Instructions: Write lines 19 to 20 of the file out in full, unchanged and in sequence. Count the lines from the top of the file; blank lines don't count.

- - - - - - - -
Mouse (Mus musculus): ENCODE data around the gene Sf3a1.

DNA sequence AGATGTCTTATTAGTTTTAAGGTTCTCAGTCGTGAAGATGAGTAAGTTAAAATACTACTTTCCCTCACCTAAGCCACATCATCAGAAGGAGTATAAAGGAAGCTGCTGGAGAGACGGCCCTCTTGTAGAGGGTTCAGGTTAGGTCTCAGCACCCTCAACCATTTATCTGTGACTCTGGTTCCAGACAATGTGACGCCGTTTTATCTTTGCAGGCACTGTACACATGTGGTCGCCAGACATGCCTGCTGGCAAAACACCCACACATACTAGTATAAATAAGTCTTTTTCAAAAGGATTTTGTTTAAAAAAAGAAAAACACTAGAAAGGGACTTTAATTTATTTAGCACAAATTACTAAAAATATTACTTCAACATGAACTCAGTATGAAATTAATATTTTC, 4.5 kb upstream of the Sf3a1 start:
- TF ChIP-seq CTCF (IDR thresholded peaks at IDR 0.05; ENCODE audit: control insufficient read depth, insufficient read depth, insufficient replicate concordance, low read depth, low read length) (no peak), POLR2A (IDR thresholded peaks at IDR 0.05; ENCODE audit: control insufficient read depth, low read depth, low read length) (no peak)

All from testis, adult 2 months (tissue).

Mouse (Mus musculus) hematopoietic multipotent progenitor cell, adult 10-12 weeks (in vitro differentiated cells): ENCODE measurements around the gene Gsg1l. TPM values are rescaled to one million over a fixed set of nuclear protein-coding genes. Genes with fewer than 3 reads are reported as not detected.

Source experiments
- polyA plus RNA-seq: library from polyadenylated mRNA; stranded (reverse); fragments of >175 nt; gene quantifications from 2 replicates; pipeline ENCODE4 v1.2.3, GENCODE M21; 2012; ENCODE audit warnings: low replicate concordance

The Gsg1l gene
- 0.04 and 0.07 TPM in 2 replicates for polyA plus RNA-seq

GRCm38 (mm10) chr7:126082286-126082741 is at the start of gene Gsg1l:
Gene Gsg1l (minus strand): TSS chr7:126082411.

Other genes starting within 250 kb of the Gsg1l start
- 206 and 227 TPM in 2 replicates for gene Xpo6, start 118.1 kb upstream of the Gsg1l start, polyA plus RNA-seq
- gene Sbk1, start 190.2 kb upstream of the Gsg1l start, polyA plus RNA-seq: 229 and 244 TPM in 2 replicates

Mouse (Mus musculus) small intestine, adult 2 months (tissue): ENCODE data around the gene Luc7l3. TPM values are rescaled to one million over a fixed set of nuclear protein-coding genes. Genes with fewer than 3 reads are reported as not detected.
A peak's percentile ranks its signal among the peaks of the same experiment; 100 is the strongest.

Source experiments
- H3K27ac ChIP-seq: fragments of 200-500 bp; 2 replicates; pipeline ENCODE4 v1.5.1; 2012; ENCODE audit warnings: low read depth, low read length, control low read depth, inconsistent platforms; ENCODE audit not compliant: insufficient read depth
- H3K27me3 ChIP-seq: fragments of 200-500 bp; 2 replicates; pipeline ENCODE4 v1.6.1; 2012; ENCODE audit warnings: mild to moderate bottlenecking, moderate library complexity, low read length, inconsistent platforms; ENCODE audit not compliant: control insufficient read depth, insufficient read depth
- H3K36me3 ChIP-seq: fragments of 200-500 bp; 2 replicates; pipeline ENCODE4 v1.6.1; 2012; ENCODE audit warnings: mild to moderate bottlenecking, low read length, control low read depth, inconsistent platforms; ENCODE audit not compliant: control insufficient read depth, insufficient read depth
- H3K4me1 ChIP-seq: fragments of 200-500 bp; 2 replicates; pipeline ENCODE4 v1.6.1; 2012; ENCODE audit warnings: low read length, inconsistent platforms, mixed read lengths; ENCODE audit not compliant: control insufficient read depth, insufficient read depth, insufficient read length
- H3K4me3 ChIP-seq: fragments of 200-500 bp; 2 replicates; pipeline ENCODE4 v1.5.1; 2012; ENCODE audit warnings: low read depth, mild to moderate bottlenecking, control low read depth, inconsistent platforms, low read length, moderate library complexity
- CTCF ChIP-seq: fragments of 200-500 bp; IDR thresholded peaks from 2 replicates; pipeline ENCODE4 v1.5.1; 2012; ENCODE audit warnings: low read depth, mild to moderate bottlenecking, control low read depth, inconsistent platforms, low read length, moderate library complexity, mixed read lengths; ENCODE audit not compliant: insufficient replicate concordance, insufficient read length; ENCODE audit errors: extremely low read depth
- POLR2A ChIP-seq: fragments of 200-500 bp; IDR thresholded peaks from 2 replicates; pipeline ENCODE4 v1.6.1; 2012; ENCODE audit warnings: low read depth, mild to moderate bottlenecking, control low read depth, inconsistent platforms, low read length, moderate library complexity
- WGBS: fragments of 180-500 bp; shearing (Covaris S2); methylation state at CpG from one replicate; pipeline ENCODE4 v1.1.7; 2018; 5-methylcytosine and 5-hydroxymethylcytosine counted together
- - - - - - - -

- H3K27me3 ChIP-seq: fragments of 200-500 bp; 2 replicates; pipeline ENCODE4 v1.6.1; 2012; ENCODE audit warnings: mild to moderate bottlenecking, moderate library complexity, low read length, inconsistent platforms; ENCODE audit not compliant: control insufficient read depth, insufficient read depth
- H3K36me3 ChIP-seq: fragments of 200-500 bp; 2 replicates; pipeline ENCODE4 v1.6.1; 2012; ENCODE audit warnings: mild to moderate bottlenecking, low read length, control low read depth, inconsistent platforms; ENCODE audit not compliant: control insufficient read depth, insufficient read depth